NB: This week, we’re taking a look back at 2021. We’ve got a week of best-of posts to share, with reviews, cover snark, sales, and more. We hope you enjoy revisiting our archives, and most of all, we wish you and yours a wonderful holiday and a happy new year – with all the very best of reading.
We’re counting down the best of our 2021 reviews, which I’m sure you’re all curious about. Counting down from ten, these are the first five reviews in terms of page views. There are some familiar faces in this top ten when compared to last year.
Let’s get into it!
10.Book of Love by Erin Satie (April 25)
Review by Catherine
Book of Love is a satisfyingly dense book, beautifully written, with a deeply touching and loving central relationship, but it does have a rather bittersweet ending. While I loved the way Cordelia and Alistair were able to make each other whole, the end of the book left me feeling a little melancholy. If you enjoy a thoughtful romance that touches on politics and feminism but also takes you on a gloriously sensual and detailed journey into the process of bookbinding, then I think this book will make you very happy.
9. The Final Girl Support Group by Grady Hendrix (July 14)
Review by Carrie and Maya
Carrie: WHY, YOU ASK, would I review this mass of TWs on a romance book website? It’s because I know a subset of our readers are all about embracing the “Bitch” in Smart Bitches, and this is a story about women who band together for physical and emotional survival and find ways to claim their stories in a world that does not support them. Unfortunately, Maya and I were disappointed by the presence of harmful stereotypes in what could have been a more inclusively feminist story.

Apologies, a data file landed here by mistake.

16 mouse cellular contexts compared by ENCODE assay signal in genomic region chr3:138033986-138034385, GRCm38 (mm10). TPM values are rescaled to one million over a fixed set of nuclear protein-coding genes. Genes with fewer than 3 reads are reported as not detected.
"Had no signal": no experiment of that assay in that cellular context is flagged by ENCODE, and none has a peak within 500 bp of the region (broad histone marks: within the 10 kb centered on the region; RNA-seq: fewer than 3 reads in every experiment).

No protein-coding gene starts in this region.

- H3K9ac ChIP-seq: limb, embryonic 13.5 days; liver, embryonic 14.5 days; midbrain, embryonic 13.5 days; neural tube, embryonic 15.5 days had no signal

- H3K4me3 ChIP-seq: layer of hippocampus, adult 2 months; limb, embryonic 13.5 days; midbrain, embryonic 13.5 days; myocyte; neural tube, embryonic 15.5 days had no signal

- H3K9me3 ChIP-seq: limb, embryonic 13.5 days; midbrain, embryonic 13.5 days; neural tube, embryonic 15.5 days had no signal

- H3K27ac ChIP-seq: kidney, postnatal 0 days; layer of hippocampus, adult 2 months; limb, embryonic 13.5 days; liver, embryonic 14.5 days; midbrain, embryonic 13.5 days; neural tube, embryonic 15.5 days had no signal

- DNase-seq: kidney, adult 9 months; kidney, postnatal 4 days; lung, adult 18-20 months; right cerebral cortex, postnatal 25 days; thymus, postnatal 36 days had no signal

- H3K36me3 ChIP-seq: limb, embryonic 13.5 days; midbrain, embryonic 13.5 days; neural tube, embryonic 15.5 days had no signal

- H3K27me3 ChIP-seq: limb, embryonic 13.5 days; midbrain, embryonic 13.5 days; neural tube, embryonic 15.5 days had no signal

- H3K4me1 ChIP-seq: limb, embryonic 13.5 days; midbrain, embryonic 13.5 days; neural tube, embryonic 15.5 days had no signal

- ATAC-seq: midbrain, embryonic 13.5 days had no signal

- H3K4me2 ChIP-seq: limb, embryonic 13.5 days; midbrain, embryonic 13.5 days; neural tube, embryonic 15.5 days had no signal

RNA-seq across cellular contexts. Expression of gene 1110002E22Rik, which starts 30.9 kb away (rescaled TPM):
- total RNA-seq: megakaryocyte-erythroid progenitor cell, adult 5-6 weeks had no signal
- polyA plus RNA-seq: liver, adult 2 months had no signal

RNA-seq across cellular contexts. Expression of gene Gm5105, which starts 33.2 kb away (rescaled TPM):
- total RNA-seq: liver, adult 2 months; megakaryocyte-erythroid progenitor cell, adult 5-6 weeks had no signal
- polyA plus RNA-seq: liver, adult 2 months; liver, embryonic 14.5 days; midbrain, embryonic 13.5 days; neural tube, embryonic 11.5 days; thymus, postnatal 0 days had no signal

8. When a Rogue Meets His Match by Elizabeth Hoyt (December 2, 2020)
Review by Ellen
My problem with this book, then, can be summed up as follows: Gideon repeatedly inflicts emotional suffering on Messalina and never makes what I would describe as genuine or believable restitution. The Gideon of the end of the book is exactly the same as the Gideon of the beginning of the book except he is capable in a literal way of saying the words “I love you” even if they appear to have no real meaning or impact for him. I guess I believe that he has come to care about Messalina being happy or content in a kind of abstract way (just so long as she is happy with him). But a “romance” that validates the idea that if two people love each other, it’s okay for one of them to repeatedly hurt the other one without ever even apologizing, let alone doing anything to change, is a pretty big failure as a romance. Even die-hard Hoyt fans (as I generally am) should consider skipping this one.
7. Second First Impressions by Sally Thorne (April 13)
Review by Elyse
A big theme in this romance is healing from trauma and coming out of isolation, and at the time I read it I had just scheduled my first Covid shot. This theme resonated so much with me I found myself crying while I read, big fat tears soaking into my pillow, but it was a cathartic cry and it felt good. There were also moments when this book made me laugh out loud. It’s a book of Big Feelings and I really needed it.
6.The Devil Comes Courting by Courtney Milan (April 20)
Review by Catherine
The Devil Comes Courting is a far more dense and angsty book than, say, The Duke Who Didn’t, or indeed most of Milan’s prior work. But it is also a very joyful story. It is a book about the delight of discovery: of new things, of one’s own capabilities, of love, of things that were thought lost. It’s a book that addresses serious topics seriously, but it is also a book that sparkles.
What are your predictions for the top five? Let us know in the comments!